Royal Mail Ships and the last few pink bits on the map.

I like to think of this site as a kind of ‘cabinet of curiosities’ on the web; of no especial purpose or relevance, but perhaps interesting and worth of the distraction… anyway, I was musing the other day about how to go about visiting some of the more remote islands around the world that are still painted pink on the map. Ben Fogle wrote a highly entertaining book on the subject called ‘The Tea Time Islands‘ some years back, and I can recommend it. (Ben must be a good chap to meet in a pub BTW; he seems genuinely charming, and among his achievements has rowed the Atlantic Ocean in 49 days and crossed Antarctica by foot in a race to the South Pole.)

So, after a little bit of research it seems that the best way to get to the Falkland Islands is, of course, to enlist in the RAF and hope (!) to be posted to RAF Mount Pleasant… This RAF station is currently home to between 1,000 and 2,000 British military personnel, and is located about 30 miles southwest of Port Stanley. To help you while away the time, you can entertain yourself along the world’s longest corridor; half a mile (800 m) long, that links the barracks, messes and recreational and welfare areas of the base. I bet the time flies past… while a trip to Diego Garcia in the service of HM Armed Forces might involve such cultural highlights as, “providing a visible demonstration of United Kingdom sovereignty on the behalf of the Foreign and Commonwealth Office, and a number of civil functions ranging from policing to customs and excise.” Where do I sign?

800px-Mauretania_1930s

However it researching was how one might get to St Helena that gave me most pleasure. Do you remember those evocative names of old steam ships? The sort of Blue Riband, Cunard Line / Union-Castle line, ladies of the oceans… Mauretania, Olympic, Persia, Titanic, Lancastria? Well, almost all of them were Royal Mail Ships, and used the RMS prefix. Any vessel designated as “RMS” had, or has the right both to fly the pennant of the Royal Mail when sailing and to include the Royal Mail “crown” logo with any identifying device for the ship. The designation “RMS” has been used since around 1840, and was seen as a mark of quality and a competitive advantage, because the mail was supposed to be on time. How things have changed.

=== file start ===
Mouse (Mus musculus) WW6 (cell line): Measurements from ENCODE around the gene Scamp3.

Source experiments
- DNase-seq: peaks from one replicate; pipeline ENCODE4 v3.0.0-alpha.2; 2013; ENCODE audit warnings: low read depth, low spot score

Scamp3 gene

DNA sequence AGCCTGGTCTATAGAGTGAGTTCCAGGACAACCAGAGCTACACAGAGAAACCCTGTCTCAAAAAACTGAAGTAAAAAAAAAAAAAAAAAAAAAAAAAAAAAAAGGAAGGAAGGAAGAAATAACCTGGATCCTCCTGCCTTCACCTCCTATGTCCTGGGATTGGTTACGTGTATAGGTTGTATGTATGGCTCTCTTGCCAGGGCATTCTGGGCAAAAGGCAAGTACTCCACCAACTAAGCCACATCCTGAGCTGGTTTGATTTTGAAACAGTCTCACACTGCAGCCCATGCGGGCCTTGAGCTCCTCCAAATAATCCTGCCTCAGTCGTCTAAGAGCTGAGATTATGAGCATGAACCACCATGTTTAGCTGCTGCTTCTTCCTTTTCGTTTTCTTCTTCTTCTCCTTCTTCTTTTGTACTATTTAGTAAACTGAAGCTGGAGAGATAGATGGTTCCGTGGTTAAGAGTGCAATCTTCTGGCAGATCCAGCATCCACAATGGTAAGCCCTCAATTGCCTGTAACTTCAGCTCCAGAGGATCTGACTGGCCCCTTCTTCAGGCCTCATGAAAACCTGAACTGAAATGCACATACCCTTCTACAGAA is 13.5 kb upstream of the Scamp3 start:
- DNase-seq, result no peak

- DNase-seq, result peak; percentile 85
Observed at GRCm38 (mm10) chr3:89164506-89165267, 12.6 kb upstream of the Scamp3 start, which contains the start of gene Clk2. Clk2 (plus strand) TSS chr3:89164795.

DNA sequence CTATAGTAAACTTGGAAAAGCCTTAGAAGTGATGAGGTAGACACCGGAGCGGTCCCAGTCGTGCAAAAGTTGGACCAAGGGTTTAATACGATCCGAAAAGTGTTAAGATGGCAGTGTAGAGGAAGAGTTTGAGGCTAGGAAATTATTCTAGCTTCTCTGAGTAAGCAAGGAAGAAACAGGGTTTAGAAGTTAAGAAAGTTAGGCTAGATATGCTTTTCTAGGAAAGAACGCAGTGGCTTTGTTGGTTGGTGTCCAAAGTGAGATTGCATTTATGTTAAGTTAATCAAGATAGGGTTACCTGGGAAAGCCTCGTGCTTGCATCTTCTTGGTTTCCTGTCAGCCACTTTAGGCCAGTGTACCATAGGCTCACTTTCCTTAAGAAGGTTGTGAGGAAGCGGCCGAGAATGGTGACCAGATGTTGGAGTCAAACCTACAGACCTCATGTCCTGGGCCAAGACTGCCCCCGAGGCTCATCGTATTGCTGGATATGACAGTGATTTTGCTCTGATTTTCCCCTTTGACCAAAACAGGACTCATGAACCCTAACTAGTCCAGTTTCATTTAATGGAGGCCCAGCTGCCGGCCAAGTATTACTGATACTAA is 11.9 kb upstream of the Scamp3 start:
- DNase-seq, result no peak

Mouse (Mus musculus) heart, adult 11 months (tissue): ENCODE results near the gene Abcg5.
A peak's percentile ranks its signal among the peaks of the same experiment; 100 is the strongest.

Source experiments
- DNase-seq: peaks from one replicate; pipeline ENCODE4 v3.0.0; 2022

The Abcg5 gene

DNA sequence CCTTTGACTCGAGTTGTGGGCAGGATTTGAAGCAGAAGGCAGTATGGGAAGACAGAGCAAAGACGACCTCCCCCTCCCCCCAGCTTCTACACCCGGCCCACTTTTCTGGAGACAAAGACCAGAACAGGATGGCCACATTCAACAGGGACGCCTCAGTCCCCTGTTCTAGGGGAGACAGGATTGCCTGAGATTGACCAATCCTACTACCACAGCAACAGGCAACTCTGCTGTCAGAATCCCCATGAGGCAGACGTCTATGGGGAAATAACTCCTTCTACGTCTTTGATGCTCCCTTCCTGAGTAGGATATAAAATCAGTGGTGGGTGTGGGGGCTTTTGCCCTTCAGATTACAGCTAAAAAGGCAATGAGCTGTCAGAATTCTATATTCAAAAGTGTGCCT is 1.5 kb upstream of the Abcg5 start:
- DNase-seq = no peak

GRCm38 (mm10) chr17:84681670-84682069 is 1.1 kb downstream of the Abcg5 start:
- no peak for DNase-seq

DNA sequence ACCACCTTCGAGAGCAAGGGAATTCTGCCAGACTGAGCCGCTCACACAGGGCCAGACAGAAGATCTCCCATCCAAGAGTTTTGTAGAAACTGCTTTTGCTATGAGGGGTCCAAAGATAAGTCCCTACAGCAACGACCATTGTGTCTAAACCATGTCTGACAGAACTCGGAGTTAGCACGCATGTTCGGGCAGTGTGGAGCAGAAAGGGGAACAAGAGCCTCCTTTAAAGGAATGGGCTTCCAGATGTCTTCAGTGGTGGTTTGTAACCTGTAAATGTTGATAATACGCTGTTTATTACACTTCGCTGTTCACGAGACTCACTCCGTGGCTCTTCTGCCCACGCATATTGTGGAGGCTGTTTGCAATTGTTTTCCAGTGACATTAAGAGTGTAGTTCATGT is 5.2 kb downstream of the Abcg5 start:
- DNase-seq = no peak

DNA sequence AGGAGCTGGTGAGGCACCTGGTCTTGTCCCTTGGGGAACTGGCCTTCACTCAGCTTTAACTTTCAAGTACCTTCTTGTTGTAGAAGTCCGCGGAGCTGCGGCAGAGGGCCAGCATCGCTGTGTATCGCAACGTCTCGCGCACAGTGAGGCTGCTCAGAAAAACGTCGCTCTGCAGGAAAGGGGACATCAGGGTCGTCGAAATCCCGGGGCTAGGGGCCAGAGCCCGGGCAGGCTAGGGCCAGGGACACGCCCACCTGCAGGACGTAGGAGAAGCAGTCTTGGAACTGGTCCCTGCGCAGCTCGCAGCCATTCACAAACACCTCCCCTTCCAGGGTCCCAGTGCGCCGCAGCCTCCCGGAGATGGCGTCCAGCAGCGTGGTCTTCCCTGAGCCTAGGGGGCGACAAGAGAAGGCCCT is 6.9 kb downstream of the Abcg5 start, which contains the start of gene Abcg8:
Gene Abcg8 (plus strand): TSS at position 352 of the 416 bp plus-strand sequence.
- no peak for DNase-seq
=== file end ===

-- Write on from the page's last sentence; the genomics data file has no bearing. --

Anyway,  the shift in recent years to air transport for mail has left only an handful of ships with the right to the prefix or its variations. Queen Mary 2 was conferred “RMS” by Royal Mail when she entered service in 2004 on the Southampton to New York route as a gesture to Cunard’s history, while the Royal Mail has allowed British Airways to use their logo and crest on a plane’s fuselage, usually alongside their registration markings. But the ship that interested me was the RMS St Helena which sails between Cape Town and Saint Helena with regular shuttles continuing to Ascension Island. Her website is wonderful, and you can even follow the ship’s progress in real time (slow) on a map! The ship is a far cry from the floating ‘gin places’ one usually associates with cruise ships, indeed the site boasts that, “there are no theatres, no casinos, no golf ranges… Life on board is far from frenetic.” Its not cheap mind you, with cabins costing between £770 and £3,418 for the Ascension to Cape Town leg, but Ascention has to be one of the more bizarre holiday destinations anyway! You can find out more about her, and life abroad here.

RMS St Helena

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